1947 Tech - Week 42
Once a week newsletter: Insights on Tech, markets, startups and venture capital in India
1. Keeping India at its core: Tiger Global raises $3.75Bn fund with India among its key focus areas
Tiger Global raises $3.75bn fund with India among its key focus areas. Tiger Global, which had bet $1 billion on Flipkart since 2009, had made over $3.3 billion in the transaction and still owns around 5% stake in the company.
In India, Tiger Global is likely to look at new e-commerce companies, logistics tech startups, business-to-business commerce firms, and digital media/content ventures in the country.
2. Big Funding Round: Swiggy close to raising $900m in fresh funding from Naspers, Tencent
India’s largest food delivery service Swiggy is close to signing a term sheet to raise $900 million from a group of investors led by South African technology conglomerate Naspers at a pre-money valuation of $2.5 billion
The development close on the heels of Swiggy’s arch-rival Zomato raising about $210 million from its existing shareholder Alipay Singapore Holding Pte. Ltd., the digital payments arm of Chinese e-commerce giant Alibaba. Competition is heating up in the food delivery space with the entry of new players including Ola-Foodpanda, UberEats and Google Areo.
Founded in August 2014 by Sriharsha Majety, Nandan Reddy and Rahul Jaimini, Swiggy clocked revenues of $18 million (in the financial year 2016–17, up from $1.5 million in the previous year, according to its filings with the Registrar of Companies (RoC).
3. Indian Market Insights: How WeChat faded into the silence in India | FactorDaily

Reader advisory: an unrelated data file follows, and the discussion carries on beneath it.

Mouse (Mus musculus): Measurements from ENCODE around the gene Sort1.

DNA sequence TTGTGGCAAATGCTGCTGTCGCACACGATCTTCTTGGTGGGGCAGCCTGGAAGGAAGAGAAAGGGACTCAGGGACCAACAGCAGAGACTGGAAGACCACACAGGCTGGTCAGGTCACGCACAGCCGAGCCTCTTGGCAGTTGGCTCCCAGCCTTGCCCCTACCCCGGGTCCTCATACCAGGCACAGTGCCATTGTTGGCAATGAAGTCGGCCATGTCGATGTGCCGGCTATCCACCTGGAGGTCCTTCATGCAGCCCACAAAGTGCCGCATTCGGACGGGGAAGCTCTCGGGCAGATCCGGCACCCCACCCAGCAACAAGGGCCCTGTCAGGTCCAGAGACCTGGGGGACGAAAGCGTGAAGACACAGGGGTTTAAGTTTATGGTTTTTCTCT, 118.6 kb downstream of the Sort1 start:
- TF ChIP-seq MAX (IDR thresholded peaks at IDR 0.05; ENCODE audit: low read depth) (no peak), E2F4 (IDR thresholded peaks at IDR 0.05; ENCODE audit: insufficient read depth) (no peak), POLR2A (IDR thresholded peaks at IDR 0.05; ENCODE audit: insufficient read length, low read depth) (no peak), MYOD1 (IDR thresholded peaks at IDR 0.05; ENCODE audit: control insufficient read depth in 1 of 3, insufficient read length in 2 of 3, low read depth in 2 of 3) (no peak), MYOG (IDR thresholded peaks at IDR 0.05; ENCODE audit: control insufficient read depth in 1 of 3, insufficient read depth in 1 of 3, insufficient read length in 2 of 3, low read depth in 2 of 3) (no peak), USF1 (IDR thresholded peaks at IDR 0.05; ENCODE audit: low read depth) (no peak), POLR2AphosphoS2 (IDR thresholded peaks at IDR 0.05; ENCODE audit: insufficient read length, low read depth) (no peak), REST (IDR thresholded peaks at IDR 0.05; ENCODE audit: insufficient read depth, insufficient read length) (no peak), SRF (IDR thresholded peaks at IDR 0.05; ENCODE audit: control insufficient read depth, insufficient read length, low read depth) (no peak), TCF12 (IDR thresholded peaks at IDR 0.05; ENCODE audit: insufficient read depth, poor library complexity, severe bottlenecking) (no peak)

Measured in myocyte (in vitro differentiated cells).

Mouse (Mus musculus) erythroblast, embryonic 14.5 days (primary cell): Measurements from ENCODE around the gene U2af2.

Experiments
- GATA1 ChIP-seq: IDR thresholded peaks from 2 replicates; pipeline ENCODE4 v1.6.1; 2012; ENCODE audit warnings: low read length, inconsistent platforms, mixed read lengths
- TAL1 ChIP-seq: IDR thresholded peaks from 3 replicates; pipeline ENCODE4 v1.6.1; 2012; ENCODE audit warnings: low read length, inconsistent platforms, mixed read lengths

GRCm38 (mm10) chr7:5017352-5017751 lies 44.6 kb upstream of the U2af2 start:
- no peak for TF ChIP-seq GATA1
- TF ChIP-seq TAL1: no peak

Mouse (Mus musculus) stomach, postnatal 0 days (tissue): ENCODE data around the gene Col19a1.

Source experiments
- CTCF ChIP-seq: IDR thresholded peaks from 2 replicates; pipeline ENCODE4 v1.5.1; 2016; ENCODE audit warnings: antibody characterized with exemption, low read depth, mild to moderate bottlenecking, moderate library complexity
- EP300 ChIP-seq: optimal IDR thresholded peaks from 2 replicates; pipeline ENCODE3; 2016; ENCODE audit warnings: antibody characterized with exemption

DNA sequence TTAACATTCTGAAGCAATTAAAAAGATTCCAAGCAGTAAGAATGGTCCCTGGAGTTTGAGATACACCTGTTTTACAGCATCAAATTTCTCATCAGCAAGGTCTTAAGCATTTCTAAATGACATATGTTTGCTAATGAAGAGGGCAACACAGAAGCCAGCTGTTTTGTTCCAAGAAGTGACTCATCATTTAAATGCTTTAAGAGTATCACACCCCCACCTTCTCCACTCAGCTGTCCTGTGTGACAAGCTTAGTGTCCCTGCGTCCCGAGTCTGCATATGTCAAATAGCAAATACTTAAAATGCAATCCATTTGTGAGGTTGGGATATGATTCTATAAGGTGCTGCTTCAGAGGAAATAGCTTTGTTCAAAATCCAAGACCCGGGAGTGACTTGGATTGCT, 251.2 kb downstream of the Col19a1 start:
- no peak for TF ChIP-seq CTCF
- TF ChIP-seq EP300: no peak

Any entrepreneur that is eying Indian market should read this article. What works in the west, or even in Asia most likely wouldn’t work in India.
India is a very dynamic market. To win in India the design, features, business models and brands are needed to be built for India.
Why didn’t WeChat work in India?
“The product was designed with Allen Zhang’s vision and had peculiar features to the effect that worked well in China market but didn’t work well for Indian users,” says Himanshu Gupta, who was the associate director of marketing and strategy at WeChat India, from 2012 to 2015.
To be sure, WeChat’s problems in India are not unique. Chinese apps and services from other sectors, too, report similar troubles. The world’s largest bike ride-sharing company ofo launched in India in February this year only to wind up operations in less than six months.
4. Indian Market Insights: Droom bets on Hindi, regional languages to drive biz
Online automobile marketplace Droom is working on introducing Indian languages on its platform, including Hindi, Telegu and Gujarati, by the next quarter as part of its efforts to expand user base on its platform.
“It is not just using a translate feature, it is a challenging process. Languages have a lot of nuances and it needs to be understood how the customer will respond to terms like ‘check pricing’, ‘check vehicle inspection’ and others in regional languages,”
Recently, e-commerce giant Amazon had launched its marketplace in Hindi to capitalize on the vast, untapped market of Hindi-speaking customers. Flipkart has also acquired a company called Liv.ai — an artificial intelligence-led speech recognition startup — as the Walmart-backed company looks to cater to the next wave of growth in Internet user base that is coming from tier II cities and beyond.
Other online platforms are also expected to join the trend as industry reports suggest that the Hindi Internet user base is likely to outgrow the English userbase by 2021 and along with Marathi and Bengali users, will drive volume growth.